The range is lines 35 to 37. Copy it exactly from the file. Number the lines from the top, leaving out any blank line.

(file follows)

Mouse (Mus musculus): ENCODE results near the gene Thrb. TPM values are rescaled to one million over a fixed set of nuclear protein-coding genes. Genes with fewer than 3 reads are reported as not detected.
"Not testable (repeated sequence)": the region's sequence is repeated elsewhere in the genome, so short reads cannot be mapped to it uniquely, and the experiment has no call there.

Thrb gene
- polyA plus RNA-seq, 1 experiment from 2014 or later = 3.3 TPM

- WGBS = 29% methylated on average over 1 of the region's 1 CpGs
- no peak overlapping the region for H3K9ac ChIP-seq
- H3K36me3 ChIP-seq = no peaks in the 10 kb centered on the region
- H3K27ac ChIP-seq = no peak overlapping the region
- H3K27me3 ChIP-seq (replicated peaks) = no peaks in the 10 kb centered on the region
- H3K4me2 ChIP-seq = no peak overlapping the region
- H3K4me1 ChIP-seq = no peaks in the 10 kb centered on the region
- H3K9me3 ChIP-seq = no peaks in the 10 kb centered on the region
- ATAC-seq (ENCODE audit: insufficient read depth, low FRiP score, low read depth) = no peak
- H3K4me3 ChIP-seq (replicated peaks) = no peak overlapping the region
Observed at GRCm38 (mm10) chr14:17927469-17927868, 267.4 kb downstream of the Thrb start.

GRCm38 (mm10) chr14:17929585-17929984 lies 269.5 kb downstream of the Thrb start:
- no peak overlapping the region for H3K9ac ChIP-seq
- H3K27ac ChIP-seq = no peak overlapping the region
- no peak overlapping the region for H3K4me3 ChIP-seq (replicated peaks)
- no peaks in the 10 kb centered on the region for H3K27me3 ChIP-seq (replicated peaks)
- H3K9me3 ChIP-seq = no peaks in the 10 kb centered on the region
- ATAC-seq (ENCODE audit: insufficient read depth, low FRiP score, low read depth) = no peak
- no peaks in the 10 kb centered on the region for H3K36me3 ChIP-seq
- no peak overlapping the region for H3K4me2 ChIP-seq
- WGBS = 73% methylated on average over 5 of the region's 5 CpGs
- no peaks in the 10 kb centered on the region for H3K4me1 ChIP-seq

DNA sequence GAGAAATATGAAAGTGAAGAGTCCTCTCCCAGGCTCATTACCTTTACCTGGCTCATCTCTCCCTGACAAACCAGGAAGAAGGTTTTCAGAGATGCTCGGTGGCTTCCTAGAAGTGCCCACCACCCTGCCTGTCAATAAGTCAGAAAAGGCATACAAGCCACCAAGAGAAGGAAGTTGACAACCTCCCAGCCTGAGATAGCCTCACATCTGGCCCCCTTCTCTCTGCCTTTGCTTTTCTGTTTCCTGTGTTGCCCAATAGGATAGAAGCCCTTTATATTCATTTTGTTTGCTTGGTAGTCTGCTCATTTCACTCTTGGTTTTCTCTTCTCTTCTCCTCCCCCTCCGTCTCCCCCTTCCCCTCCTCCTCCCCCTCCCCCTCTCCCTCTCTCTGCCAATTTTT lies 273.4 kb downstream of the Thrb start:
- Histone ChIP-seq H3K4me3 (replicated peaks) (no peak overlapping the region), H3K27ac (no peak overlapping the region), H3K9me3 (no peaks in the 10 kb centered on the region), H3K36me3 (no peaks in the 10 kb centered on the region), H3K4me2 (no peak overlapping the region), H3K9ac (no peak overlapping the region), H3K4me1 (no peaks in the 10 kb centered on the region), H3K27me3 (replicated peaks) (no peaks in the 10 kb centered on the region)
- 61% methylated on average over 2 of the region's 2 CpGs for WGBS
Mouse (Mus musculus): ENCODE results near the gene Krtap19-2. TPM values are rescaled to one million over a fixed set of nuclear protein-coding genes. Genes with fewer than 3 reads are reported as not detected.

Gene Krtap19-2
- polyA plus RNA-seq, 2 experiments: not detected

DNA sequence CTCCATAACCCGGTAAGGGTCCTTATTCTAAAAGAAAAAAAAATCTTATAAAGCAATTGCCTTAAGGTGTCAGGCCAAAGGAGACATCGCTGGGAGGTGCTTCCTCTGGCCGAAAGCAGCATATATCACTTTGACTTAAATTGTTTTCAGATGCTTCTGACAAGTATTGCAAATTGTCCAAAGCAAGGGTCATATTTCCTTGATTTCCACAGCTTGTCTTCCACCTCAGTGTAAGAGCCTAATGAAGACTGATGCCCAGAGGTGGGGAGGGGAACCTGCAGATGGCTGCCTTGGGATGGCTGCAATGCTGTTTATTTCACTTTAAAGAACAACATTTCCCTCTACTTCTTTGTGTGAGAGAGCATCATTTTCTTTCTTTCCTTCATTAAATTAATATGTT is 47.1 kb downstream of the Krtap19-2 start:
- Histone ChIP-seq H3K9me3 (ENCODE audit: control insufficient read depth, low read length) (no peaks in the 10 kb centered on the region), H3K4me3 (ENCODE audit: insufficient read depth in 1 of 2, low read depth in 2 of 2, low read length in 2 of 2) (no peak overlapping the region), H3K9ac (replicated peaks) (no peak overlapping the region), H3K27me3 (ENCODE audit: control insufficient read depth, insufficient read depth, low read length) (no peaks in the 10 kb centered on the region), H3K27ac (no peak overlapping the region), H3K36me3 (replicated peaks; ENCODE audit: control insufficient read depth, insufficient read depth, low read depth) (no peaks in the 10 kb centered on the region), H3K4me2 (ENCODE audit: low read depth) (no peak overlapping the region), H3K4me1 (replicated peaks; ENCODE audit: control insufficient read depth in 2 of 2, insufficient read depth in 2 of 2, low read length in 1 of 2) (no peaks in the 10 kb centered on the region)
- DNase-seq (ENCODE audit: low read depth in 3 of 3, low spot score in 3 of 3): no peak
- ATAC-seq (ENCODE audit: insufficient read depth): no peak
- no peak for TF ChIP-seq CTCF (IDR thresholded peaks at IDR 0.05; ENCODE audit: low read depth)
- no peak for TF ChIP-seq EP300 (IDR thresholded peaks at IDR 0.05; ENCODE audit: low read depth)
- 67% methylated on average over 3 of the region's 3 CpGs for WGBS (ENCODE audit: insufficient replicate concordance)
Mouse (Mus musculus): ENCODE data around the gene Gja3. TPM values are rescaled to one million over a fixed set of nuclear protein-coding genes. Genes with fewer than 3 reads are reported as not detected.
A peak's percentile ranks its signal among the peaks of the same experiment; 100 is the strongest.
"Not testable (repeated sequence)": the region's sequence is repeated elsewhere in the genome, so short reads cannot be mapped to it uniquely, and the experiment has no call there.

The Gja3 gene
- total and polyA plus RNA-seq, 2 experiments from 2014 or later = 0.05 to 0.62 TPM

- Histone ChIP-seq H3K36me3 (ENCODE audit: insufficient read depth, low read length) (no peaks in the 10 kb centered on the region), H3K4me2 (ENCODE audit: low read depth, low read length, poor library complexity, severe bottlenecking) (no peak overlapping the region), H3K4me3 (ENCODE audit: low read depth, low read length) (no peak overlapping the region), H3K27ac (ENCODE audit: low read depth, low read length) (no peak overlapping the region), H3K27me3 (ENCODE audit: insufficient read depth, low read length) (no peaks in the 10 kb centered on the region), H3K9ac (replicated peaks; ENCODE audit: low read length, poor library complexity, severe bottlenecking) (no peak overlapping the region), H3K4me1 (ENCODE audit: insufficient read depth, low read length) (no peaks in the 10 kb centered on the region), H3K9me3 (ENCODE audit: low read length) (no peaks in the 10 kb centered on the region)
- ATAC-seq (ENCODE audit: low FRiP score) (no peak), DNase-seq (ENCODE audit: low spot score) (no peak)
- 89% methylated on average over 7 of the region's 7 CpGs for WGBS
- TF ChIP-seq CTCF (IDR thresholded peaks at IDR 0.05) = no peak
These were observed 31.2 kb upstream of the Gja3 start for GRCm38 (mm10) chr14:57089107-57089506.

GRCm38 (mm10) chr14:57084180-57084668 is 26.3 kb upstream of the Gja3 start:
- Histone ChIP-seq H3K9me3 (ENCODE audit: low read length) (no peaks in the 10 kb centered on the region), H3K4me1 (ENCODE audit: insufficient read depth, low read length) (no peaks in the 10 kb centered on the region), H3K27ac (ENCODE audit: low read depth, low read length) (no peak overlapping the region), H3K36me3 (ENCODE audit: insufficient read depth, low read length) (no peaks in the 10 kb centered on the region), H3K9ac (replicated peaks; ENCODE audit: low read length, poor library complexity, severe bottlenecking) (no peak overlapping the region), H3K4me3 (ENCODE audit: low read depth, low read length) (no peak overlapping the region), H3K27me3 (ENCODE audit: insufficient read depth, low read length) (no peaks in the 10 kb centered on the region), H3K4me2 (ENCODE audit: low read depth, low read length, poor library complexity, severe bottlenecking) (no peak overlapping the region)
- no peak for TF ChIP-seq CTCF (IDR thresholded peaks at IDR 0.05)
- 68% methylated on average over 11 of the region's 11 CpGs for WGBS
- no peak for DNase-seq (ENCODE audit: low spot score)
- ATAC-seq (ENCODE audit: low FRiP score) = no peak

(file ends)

- DNase-seq (ENCODE audit: low read depth in 3 of 3, low spot score in 3 of 3): no peak
- ATAC-seq (ENCODE audit: insufficient read depth): no peak
- no peak for TF ChIP-seq CTCF (IDR thresholded peaks at IDR 0.05; ENCODE audit: low read depth)